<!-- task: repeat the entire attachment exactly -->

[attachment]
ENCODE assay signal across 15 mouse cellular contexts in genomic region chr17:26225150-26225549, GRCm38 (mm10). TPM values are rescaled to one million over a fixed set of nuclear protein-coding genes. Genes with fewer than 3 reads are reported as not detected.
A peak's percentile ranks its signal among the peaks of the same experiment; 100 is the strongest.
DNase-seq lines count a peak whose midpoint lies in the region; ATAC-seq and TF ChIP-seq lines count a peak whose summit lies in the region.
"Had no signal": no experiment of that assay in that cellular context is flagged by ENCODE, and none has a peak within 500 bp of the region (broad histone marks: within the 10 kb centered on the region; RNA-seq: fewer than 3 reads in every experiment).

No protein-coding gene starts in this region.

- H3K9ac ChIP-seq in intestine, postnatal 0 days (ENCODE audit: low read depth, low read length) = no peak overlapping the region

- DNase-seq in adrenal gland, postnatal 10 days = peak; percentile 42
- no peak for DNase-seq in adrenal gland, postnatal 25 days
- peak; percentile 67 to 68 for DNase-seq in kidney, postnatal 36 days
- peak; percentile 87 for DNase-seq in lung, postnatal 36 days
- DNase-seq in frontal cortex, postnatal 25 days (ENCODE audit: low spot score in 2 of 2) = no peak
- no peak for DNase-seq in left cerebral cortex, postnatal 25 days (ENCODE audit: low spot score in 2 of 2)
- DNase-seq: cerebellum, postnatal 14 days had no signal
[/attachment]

ENCODE assay signal across 15 mouse cellular contexts in genomic region chr17:26225150-26225549, GRCm38 (mm10). TPM values are rescaled to one million over a fixed set of nuclear protein-coding genes. Genes with fewer than 3 reads are reported as not detected.
A peak's percentile ranks its signal among the peaks of the same experiment; 100 is the strongest.
DNase-seq lines count a peak whose midpoint lies in the region; ATAC-seq and TF ChIP-seq lines count a peak whose summit lies in the region.
"Had no signal": no experiment of that assay in that cellular context is flagged by ENCODE, and none has a peak within 500 bp of the region (broad histone marks: within the 10 kb centered on the region; RNA-seq: fewer than 3 reads in every experiment).

No protein-coding gene starts in this region.

- H3K9ac ChIP-seq in intestine, postnatal 0 days (ENCODE audit: low read depth, low read length) = no peak overlapping the region

- DNase-seq in adrenal gland, postnatal 10 days = peak; percentile 42
- no peak for DNase-seq in adrenal gland, postnatal 25 days
- peak; percentile 67 to 68 for DNase-seq in kidney, postnatal 36 days
- peak; percentile 87 for DNase-seq in lung, postnatal 36 days
- DNase-seq in frontal cortex, postnatal 25 days (ENCODE audit: low spot score in 2 of 2) = no peak
- no peak for DNase-seq in left cerebral cortex, postnatal 25 days (ENCODE audit: low spot score in 2 of 2)
- DNase-seq: cerebellum, postnatal 14 days had no signal